A: Civic Labors focuses on the tradition of engaged scholarship among labor studies scholars, but its lessons should be broadly applicable to people in other disciplines. Many of the book’s contributors suggest ways that this can happen. For instance, Michael Innis-Jimenéz in “Immigrants in a Disaster Zone” writes about a project with students that in many colleges and universities could fit into the category of academic civic engagement or service learning. Such opportunities are available to faculty in all disciplines. Peter Rachleff’s work spans the fine arts and the humanities, while Susan Chandler’s contribution might be especially of interest to scholars in women’s and gender studies. Likewise, Kim Nielsen bridges the fields of disability and labor studies, showing how engaged scholarship can produce new ideas and paths for action. Other contributors, such as Stephanie Luce and Colin Gordon, provide examples of policy work that can be done from a variety of different disciplinary homes. Popular education, the focus of Jennifer Sherer’s and Emily L. B. Twarog’s essays, is by no means the claim solely of labor and working-class scholars. Finally, Joe McCartin’s history of building Georgetown’s Kalmanovitz Initiative (a center focused on labor and poverty) should prove instructive for anyone interested in marshaling college or university resources to partner with social justice movements.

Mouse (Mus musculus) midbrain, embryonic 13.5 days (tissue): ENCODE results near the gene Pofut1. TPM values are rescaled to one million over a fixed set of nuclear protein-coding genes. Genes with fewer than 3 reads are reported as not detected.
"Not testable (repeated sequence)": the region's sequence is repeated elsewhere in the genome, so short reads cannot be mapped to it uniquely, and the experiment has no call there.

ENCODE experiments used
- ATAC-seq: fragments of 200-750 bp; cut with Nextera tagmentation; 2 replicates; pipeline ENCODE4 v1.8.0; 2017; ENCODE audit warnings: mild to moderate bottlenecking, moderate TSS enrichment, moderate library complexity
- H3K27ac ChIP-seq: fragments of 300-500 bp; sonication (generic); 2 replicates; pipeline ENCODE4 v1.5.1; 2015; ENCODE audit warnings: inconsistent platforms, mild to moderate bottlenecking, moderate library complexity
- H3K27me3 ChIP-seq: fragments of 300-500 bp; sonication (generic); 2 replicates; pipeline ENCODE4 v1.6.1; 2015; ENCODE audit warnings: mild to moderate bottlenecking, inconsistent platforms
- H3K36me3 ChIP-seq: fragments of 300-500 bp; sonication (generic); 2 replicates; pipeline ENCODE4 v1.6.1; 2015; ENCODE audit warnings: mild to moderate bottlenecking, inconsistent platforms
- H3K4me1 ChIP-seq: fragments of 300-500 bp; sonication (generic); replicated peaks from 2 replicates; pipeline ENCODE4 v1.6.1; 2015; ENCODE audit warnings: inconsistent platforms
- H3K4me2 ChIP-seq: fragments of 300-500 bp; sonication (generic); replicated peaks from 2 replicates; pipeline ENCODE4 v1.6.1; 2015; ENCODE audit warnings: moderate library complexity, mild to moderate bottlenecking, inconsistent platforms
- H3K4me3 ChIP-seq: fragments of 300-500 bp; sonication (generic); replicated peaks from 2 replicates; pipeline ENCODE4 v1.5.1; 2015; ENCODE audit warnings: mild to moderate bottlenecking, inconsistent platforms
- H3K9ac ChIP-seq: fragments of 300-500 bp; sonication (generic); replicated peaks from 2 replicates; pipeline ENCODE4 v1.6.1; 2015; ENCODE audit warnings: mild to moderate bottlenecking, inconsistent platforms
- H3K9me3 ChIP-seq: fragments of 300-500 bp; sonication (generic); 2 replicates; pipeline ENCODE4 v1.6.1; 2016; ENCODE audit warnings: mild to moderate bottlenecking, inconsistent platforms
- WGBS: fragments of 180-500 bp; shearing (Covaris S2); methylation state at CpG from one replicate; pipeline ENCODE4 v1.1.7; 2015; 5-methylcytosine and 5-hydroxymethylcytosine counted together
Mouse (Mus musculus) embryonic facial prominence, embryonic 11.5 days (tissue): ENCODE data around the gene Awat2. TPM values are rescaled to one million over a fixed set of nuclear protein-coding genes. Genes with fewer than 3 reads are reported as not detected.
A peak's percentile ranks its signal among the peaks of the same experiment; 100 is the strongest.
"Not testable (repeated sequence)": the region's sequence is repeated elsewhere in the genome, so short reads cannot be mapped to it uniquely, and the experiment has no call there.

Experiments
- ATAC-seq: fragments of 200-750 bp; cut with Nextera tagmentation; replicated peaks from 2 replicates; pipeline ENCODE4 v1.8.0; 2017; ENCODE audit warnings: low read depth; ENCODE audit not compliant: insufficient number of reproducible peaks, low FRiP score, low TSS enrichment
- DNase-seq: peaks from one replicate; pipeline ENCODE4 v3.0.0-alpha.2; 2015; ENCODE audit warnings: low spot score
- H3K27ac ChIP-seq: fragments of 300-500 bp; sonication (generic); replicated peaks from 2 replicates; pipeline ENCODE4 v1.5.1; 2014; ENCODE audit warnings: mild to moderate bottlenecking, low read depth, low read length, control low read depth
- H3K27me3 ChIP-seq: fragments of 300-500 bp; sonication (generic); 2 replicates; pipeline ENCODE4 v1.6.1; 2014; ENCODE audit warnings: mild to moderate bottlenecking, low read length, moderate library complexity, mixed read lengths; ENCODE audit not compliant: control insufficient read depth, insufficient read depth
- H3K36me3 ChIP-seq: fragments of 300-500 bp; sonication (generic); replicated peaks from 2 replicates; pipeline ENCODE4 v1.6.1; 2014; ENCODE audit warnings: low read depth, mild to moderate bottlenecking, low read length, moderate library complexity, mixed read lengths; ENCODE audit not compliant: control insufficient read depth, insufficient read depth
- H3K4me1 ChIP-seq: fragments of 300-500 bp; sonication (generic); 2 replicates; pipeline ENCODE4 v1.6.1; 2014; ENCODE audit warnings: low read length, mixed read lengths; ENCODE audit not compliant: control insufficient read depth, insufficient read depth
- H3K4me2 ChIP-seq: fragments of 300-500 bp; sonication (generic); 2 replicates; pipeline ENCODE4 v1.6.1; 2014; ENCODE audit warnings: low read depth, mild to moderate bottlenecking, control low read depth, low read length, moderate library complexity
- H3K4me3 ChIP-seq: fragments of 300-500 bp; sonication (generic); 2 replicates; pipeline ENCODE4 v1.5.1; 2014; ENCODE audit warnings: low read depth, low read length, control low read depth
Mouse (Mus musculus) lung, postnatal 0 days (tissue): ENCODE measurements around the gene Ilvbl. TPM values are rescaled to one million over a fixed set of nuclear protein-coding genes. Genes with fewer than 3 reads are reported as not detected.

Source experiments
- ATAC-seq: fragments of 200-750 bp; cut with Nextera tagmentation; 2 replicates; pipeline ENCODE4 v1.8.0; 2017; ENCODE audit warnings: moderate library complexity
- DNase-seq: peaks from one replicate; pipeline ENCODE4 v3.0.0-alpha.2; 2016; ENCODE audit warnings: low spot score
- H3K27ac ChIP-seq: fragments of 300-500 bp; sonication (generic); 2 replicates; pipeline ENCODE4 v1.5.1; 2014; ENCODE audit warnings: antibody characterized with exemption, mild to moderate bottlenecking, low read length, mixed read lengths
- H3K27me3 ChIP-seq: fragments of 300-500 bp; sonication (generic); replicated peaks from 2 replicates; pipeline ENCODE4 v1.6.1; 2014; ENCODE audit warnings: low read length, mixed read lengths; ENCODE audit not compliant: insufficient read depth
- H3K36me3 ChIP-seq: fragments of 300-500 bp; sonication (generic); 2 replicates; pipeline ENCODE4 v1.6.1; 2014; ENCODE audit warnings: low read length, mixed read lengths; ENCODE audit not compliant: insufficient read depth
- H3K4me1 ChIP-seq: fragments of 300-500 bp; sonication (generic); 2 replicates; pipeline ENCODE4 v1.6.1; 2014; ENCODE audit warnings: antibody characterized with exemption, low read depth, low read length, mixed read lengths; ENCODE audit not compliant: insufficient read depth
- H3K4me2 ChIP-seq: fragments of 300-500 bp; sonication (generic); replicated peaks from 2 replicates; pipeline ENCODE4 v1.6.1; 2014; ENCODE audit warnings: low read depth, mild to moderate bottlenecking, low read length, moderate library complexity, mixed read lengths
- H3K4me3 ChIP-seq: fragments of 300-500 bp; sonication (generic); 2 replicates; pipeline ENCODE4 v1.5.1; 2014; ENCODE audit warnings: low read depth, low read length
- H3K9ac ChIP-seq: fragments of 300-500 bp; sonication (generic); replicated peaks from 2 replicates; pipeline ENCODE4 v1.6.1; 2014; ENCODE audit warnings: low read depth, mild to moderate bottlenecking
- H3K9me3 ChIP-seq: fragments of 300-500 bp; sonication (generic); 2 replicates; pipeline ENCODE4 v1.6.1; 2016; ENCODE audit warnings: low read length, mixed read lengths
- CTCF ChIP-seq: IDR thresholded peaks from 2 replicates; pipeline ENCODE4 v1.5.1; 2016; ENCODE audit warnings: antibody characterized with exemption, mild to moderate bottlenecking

Civic Labors emphasizes at least three points for all engaged scholars. First, recognize universities or colleges (and the communities of which they are a part) as places with power relationships. Next, locate where you, as a scholar and community member, sit within these various power relationships. Finally, be willing to take committed action in support of people with the least power, even if doing so means hard, anonymous and risky work. Courses that engage directly with the local communities -- sometimes also referred to as “community-based learning” -- come from all disciplines. They must be organized so that community members are truly co-designers of these courses.